“Where is my mother?” said Savinien to Tiennette.
“She is waiting for you in your father’s room,” said the old Breton woman.
Savinien could not repress a shudder. He knew his mother’s rigid principles, her worship of honor, her loyalty, her faith in nobility, and he foresaw a scene. He went up to the assault with his heart beating and his face rather pale. In the dim light which filtered through the blinds he saw his mother dressed in black, and with an air of solemnity in keeping with that funereal room.
“Monsieur le vicomte,” she said when she saw him, rising and taking his hand to lead him to his father’s bed, “there died your father,—a man of honor; he died without reproach from his own conscience. His spirit is there. Surely he groaned in heaven when he saw his son degraded by imprisonment for debt. Under the old monarchy that stain could have been spared you by obtaining a lettre de cachet and shutting you up for a few days in a military prison.—But you are here; you stand before your father, who hears you. You know all that you did before you were sent to that ignoble prison. Will you swear to me before your father’s shade, and in presence of God who sees all, that you have done no dishonorable act; that your debts are the result of youthful folly, and that your honor is untarnished? If your blameless father were there, sitting in that armchair, and asking an explanation of your conduct, could he embrace you after having heard it?”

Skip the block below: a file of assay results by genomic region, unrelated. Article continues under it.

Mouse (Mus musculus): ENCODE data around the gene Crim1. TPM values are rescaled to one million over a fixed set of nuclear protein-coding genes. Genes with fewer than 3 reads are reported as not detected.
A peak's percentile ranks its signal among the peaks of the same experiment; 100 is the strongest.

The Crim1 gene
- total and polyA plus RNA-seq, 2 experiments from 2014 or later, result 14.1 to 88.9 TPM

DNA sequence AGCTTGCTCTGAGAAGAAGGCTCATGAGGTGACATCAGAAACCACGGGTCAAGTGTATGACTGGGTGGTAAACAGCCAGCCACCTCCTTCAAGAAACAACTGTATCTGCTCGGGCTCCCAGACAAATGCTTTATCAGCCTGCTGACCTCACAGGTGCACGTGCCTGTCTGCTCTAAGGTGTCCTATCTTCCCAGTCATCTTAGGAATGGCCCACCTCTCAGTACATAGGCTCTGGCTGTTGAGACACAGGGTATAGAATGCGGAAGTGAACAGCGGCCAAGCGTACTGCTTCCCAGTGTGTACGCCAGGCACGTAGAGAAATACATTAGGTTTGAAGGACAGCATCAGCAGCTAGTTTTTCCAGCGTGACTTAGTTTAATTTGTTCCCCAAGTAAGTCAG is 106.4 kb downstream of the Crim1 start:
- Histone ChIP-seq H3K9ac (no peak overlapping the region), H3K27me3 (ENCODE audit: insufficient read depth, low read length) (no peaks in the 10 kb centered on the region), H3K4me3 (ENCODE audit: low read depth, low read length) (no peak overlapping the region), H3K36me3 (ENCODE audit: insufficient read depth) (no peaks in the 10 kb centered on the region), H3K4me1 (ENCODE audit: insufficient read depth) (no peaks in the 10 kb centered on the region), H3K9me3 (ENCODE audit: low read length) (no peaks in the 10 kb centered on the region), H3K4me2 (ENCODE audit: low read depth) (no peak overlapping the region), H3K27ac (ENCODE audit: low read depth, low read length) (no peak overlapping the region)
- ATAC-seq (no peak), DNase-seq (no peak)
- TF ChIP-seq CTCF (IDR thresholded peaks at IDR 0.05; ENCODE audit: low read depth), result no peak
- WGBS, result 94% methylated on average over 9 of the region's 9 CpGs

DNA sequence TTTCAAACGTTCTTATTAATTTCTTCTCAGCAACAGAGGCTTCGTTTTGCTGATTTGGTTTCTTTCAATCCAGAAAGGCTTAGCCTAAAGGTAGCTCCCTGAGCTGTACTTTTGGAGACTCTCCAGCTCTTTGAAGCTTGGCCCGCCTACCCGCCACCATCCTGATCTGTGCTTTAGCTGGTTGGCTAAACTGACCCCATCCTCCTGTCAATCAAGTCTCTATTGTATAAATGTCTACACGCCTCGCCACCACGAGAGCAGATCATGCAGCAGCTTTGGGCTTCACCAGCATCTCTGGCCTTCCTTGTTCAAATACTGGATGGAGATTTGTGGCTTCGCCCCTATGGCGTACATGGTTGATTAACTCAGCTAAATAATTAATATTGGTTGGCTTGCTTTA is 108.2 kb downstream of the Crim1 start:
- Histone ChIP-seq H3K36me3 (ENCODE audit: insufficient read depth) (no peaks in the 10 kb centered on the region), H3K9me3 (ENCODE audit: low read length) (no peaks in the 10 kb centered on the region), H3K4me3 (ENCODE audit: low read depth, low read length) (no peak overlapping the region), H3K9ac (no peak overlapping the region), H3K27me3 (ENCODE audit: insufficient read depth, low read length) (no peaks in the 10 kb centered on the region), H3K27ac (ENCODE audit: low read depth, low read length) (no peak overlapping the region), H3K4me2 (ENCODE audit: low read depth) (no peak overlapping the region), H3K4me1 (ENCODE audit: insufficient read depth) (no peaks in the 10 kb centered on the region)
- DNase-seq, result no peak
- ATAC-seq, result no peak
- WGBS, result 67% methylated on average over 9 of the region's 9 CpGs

“Yes, mother,” replied the young man, with grave respect.
She opened her arms and pressed him to her heart, shedding a few tears.
“Let us forget it all, my son,” she said; “it is only a little less money. I shall pray God to let us recover it. As you are indeed worthy of your name, kiss me—for I have suffered much.”
“I swear, mother,” he said, laying his hand upon the bed, “to give you no further unhappiness of that kind, and to do all I can to repair these first faults.”
“Come and breakfast, my child,” she said, turning to leave the room.
Obstaclesto young love